Maverick Life


‘Asteroid City’ – unusual explorations of human emotions

‘Asteroid City’ – unusual explorations of human emotions
‘Asteroid City’ with Tom Hanks and Jason Schwartzman. Photograph: Courtesy © 2022 Pop. 87 Productions LLC

The latest sci-fi romantic comedy by Wes Anderson, like his other movies, could be described as 'quirky' and 'charming', because Anderson’s movies are pervaded by idiosyncrasies, and convey a nostalgia for the days of youth. But in his stories, childhood is not a vision of innocence and sweet fantasy.

A revealing (and often tricky) game of review-watching is to find articles on Wes Anderson movies that don’t lean on the words “quirky”, “twee” or “whimsical”. 

These journalistic shortcuts vary from unoriginal to false, and the experiences that refute such adjectives are the very substance of his latest release, Asteroid City.

The movie spans several familiar genres, and some unfamiliar ones. It’s a family drama, in which the grieving war photographer Augie Steenbeck (played by Jason Schwartzman) informs his three young daughters and adolescent son, Woodrow (Jake Ryan), that their mother has died. The family is in the fictional desert outpost of Asteroid City, in 1955, where the young genius Woodrow is being awarded as a Junior Stargazer, along with four other young honourees.

Asteroid City is also a romantic comedy, as Woodrow takes up with one of his fellow teenage wonders, Dinah (Grace Edwards), while Augie becomes amorously connected with Dinah’s mother, a film star named Midge Campbell (Scarlett Johansson).

The narrative structure proves to be among Anderson’s most complicated. To put it succinctly, Asteroid City depicts a fictional television broadcast, which portrays the making of a stage production, and which enacts the fictitious play as a movie, where we meet Augie, Woodrow, Dinah, Midge and a panoply of other characters. Schwartzman plays Augie, but he also plays the stage actor who plays Augie, and so on with the other cast members.

‘Asteroid City’ with Scarlett Johansson. (Photo: Courtesy © 2022 Pop. 87 Productions LLC)

Liev Schreiber, Steve Carell and Aristou Meehan in ‘Asteroid City’. (Photo: Courtesy © 2022 Pop. 87 Productions LLC)

It’s easier to watch than it may sound, but this formal complexity rewards multiple viewings, where not only the levels of framing but also the abundance of visual detail and character nuance can be realised more fully. The different layers break onto each other in ways that are both shocking and inevitable.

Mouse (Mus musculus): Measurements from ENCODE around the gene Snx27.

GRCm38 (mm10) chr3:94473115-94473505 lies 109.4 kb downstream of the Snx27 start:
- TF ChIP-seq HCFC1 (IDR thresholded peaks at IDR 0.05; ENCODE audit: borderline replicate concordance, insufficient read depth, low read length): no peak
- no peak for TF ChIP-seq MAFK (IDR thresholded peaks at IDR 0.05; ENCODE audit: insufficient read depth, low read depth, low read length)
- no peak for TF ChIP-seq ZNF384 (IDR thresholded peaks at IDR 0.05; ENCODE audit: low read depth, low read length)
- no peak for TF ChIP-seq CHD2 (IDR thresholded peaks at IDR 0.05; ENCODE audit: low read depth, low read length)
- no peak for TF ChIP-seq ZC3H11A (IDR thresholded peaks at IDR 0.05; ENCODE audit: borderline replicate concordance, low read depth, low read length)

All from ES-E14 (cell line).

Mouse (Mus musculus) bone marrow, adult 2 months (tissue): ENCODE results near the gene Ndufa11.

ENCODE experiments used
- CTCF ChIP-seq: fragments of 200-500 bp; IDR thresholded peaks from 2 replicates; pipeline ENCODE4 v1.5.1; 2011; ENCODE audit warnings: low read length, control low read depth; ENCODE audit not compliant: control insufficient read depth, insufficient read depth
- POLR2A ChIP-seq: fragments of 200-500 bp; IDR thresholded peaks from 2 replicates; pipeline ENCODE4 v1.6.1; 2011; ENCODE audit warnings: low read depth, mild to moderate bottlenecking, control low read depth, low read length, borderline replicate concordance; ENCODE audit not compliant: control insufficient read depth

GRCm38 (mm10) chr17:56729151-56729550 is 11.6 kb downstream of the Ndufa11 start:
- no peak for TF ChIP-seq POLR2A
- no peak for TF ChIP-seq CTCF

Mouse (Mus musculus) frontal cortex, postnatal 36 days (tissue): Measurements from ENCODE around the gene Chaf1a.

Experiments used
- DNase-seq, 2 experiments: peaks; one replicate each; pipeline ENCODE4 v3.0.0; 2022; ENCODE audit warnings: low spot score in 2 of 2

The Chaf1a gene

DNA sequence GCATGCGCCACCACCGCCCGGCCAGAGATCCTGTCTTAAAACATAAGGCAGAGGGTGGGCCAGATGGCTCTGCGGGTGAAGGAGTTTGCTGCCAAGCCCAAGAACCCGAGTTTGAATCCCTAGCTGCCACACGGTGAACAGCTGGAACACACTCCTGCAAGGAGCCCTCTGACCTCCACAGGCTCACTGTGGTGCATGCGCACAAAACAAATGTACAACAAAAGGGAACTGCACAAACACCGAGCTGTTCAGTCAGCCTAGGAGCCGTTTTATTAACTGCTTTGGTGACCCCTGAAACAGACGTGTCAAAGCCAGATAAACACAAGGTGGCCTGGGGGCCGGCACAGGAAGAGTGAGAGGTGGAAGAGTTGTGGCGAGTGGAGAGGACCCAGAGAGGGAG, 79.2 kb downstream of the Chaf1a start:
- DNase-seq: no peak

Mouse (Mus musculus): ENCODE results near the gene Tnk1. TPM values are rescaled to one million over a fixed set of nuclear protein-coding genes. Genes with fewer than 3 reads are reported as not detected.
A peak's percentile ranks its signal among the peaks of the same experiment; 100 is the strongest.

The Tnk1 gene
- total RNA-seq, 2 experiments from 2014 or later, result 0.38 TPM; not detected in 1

Reviewers may fall back on descriptors like the terms above, because Anderson’s movies are pervaded by idiosyncrasies, and convey a nostalgia for the days of youth. But, in his stories childhood is not a vision of innocence and sweet fantasy; children’s lives are as marked by risk – in fact, as dangerous as those of adults. And his style isn’t merely a brand or affectation; it’s the full and physical realisation of an artistic practice, of a worldview, of an inner life bursting out.

The style of Asteroid City encompasses and infuses every element seen and heard in its 105 minutes, from the switches between black-and-white and colour, to the droll and deadpan comedic antics; from its warm, powdery palette of aquamarine and Looney Tunes-orange, to its complicated experiments in storytelling.

‘Asteroid City’ with Liev Schreiber, Steve Carell, Hope Davis, Stephen Park and Roger Cho. (Photo: Courtesy © 2022 Pop. 87 Productions LLC)

‘Asteroid City’ stars Bob Balaban, Fisher Stevens, Jeffrey Wright and Tony Revolori. (Photo: Courtesy © 2022 Pop. 87 Productions LLC)

Anderson’s tightly controlled aesthetic may sound like it hinders authentic feelings, but the miracle of artistry is that in creating something artificial, it can reveal true life more finely. Asteroid City evokes human emotions within, rather than depicting them realistically; it reflects the cosmic vastness of a person’s inner life that, no matter how neatly organised or controlled, can never be certain or wholly satisfying.

The emotional possibilities this opens up are most pointedly felt when Anderson’s characters confront their isolation and suffering. Augie and Midge’s romance isn’t the easy, hopeful affair enjoyed by their children. Each is reeling from loss, and the performances of Schwartzman and Johansson suggest the deep pain echoing beneath their carnal heat and cool surfaces.

An exquisite artistic style can also transform painful feelings by considering the paradoxical beauty and richness of experiencing them – by hiding them in plain sight, with visual imagination and grandeur. Midge’s short black wig is a reminder of another film star of the Fifties who masked emotional suffering with artistic and physical beauty: Elizabeth Taylor. 

She describes herself and Augie as “catastrophically wounded people who don’t express the depths of their pain because we don’t want to”. 

That line, in its grace and despair, could be said by Anderson of any of his artistic creations, or perhaps even of himself. DM


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